There's a certain part of the contented majority who love anybody who is worth a billion dollars.

The contented and economically comfortable have a very discriminating view of government. Nobody is ever indignant about bailing out failed banks and failed savings and loans associations. But when taxes must be paid for the lower middle class and poor, the government assumes an aspect of wickedness.

We now in the United States have more security guards for the rich than we have police services for the poor districts. If you're looking for personal security, far better to move to the suburbs than to pay taxes in New York.

It is my guiding confession that I believe the greatest error in economics is in seeing the economy as a stable, immutable structure.

Modesty is a vastly overrated virtue.

When you see reference to a new paradigm you should always, under all circumstances, take cover. Because ever since the great tulipmania in 1637, speculation has always been covered by a new paradigm. There was never a paradigm so new and so wonderful as the one that covered John Law and the South Sea Bubble—until the day of disaster.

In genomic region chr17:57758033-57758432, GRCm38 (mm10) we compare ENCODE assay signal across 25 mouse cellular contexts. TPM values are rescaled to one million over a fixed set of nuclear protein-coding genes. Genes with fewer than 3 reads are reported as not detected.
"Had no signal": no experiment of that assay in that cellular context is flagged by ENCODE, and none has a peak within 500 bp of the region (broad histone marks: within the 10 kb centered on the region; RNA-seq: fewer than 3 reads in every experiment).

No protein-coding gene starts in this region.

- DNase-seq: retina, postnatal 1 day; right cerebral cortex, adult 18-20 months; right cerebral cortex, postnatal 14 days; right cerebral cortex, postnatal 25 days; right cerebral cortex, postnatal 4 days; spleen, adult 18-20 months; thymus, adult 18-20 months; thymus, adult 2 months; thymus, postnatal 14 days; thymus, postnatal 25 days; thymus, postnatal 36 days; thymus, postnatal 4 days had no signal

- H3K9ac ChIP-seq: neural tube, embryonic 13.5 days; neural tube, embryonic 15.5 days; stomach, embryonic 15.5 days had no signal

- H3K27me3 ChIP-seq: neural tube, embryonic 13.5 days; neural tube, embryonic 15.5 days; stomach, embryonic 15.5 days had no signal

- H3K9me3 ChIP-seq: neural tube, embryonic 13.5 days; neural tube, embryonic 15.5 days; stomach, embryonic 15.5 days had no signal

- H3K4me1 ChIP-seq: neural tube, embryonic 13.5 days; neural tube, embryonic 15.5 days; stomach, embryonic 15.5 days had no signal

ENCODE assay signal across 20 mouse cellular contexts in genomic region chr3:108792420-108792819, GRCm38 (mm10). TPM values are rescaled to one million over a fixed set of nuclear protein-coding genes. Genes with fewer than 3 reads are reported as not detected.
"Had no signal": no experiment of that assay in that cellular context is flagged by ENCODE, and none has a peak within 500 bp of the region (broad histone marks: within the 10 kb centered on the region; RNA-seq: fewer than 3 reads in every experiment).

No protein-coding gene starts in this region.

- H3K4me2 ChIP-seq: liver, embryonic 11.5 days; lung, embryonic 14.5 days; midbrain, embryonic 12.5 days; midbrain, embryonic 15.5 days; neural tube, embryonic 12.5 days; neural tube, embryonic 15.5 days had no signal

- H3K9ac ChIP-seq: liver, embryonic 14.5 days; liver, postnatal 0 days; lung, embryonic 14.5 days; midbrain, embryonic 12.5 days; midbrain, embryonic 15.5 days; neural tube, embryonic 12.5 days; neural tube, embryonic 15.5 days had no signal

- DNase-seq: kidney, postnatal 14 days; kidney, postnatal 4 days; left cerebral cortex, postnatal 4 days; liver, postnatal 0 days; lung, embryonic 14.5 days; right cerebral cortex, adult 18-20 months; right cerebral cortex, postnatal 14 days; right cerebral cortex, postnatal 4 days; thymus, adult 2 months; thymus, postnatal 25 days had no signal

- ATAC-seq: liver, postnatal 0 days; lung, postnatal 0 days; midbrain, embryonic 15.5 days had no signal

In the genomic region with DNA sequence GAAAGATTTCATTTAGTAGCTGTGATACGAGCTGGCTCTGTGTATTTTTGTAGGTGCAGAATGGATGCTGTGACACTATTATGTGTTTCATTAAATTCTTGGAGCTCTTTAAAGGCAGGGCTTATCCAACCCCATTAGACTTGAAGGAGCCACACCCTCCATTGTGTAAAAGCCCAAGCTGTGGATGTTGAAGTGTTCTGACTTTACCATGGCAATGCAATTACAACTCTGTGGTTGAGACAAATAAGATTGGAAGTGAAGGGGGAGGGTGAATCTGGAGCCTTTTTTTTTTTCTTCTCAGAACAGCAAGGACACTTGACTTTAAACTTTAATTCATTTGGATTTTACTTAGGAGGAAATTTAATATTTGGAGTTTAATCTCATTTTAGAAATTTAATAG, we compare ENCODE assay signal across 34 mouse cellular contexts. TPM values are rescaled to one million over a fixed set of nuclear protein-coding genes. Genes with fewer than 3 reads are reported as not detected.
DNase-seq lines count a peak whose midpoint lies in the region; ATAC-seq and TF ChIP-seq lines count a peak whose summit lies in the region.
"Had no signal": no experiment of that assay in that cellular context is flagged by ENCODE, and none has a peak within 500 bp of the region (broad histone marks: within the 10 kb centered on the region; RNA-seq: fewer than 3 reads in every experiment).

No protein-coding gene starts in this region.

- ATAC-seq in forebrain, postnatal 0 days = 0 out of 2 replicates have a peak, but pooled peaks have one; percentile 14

Let's begin with capitalism, a word that has gone largely out of fashion. The approved reference now is to the market system. This shift minimizes—indeed, deletes—the role of wealth in the economic and social system. And it sheds the adverse connotation going back to Marx. Instead of the owners of capital or their attendants in control, we have the admirably impersonal role of market forces. It would be hard to think of a change in terminology more in the interest of those to whom money accords power. They have now a functional anonymity.

One man's consumption becomes his neighbor's wish.

It is a far, far better thing to have a firm anchor in nonsense than to put out on the troubled seas of thought.

In recent times no problem has been more puzzling to thoughtful people than why, in a troubled world, we make such poor use of our affluence.

A businessman who reads Business Week is lost to fame. One who reads Proust is marked for greatness.

It is in the long run that the corporation lives.

Very important functions can be performed very wastefully and often are.

The family which takes it mauve and cerise, air conditioned, power-steered, and power-braked automobile out for a tour passes through cities that are badly paved, made hideous by litter, blighted buildings, billboards, and posts for wires that should long since have been put underground.